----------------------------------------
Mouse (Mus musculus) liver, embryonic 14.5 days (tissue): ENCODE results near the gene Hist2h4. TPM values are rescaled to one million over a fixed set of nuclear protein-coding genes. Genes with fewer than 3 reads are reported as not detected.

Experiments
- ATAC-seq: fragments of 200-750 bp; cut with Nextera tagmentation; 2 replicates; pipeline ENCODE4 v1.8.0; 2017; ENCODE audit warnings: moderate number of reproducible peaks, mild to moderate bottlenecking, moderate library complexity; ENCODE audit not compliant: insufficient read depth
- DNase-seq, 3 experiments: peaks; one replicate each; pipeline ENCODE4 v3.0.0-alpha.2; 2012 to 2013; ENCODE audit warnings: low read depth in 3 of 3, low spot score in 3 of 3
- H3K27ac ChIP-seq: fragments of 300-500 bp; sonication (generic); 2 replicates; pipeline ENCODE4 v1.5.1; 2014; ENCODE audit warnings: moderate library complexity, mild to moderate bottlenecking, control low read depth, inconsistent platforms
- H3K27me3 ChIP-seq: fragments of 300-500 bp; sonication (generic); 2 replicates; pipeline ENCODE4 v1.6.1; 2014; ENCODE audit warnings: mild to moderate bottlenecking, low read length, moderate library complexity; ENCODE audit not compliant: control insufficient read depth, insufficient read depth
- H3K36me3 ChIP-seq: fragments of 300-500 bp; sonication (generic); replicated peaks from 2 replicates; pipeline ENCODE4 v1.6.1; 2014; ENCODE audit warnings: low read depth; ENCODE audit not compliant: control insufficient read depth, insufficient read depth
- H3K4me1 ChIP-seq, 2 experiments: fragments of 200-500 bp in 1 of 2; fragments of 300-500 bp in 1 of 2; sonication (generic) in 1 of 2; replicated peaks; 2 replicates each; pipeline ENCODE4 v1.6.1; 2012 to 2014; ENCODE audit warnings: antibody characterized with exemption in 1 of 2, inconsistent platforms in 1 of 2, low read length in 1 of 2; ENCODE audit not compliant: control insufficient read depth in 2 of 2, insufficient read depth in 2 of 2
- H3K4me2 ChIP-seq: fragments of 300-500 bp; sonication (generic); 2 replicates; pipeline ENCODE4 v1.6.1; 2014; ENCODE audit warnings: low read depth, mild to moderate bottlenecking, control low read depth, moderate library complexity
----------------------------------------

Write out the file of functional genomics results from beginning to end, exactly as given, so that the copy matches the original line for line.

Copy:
Mouse (Mus musculus) liver, embryonic 14.5 days (tissue): ENCODE results near the gene Hist2h4. TPM values are rescaled to one million over a fixed set of nuclear protein-coding genes. Genes with fewer than 3 reads are reported as not detected.

Experiments
- ATAC-seq: fragments of 200-750 bp; cut with Nextera tagmentation; 2 replicates; pipeline ENCODE4 v1.8.0; 2017; ENCODE audit warnings: moderate number of reproducible peaks, mild to moderate bottlenecking, moderate library complexity; ENCODE audit not compliant: insufficient read depth
- DNase-seq, 3 experiments: peaks; one replicate each; pipeline ENCODE4 v3.0.0-alpha.2; 2012 to 2013; ENCODE audit warnings: low read depth in 3 of 3, low spot score in 3 of 3
- H3K27ac ChIP-seq: fragments of 300-500 bp; sonication (generic); 2 replicates; pipeline ENCODE4 v1.5.1; 2014; ENCODE audit warnings: moderate library complexity, mild to moderate bottlenecking, control low read depth, inconsistent platforms
- H3K27me3 ChIP-seq: fragments of 300-500 bp; sonication (generic); 2 replicates; pipeline ENCODE4 v1.6.1; 2014; ENCODE audit warnings: mild to moderate bottlenecking, low read length, moderate library complexity; ENCODE audit not compliant: control insufficient read depth, insufficient read depth
- H3K36me3 ChIP-seq: fragments of 300-500 bp; sonication (generic); replicated peaks from 2 replicates; pipeline ENCODE4 v1.6.1; 2014; ENCODE audit warnings: low read depth; ENCODE audit not compliant: control insufficient read depth, insufficient read depth
- H3K4me1 ChIP-seq, 2 experiments: fragments of 200-500 bp in 1 of 2; fragments of 300-500 bp in 1 of 2; sonication (generic) in 1 of 2; replicated peaks; 2 replicates each; pipeline ENCODE4 v1.6.1; 2012 to 2014; ENCODE audit warnings: antibody characterized with exemption in 1 of 2, inconsistent platforms in 1 of 2, low read length in 1 of 2; ENCODE audit not compliant: control insufficient read depth in 2 of 2, insufficient read depth in 2 of 2
- H3K4me2 ChIP-seq: fragments of 300-500 bp; sonication (generic); 2 replicates; pipeline ENCODE4 v1.6.1; 2014; ENCODE audit warnings: low read depth, mild to moderate bottlenecking, control low read depth, moderate library complexity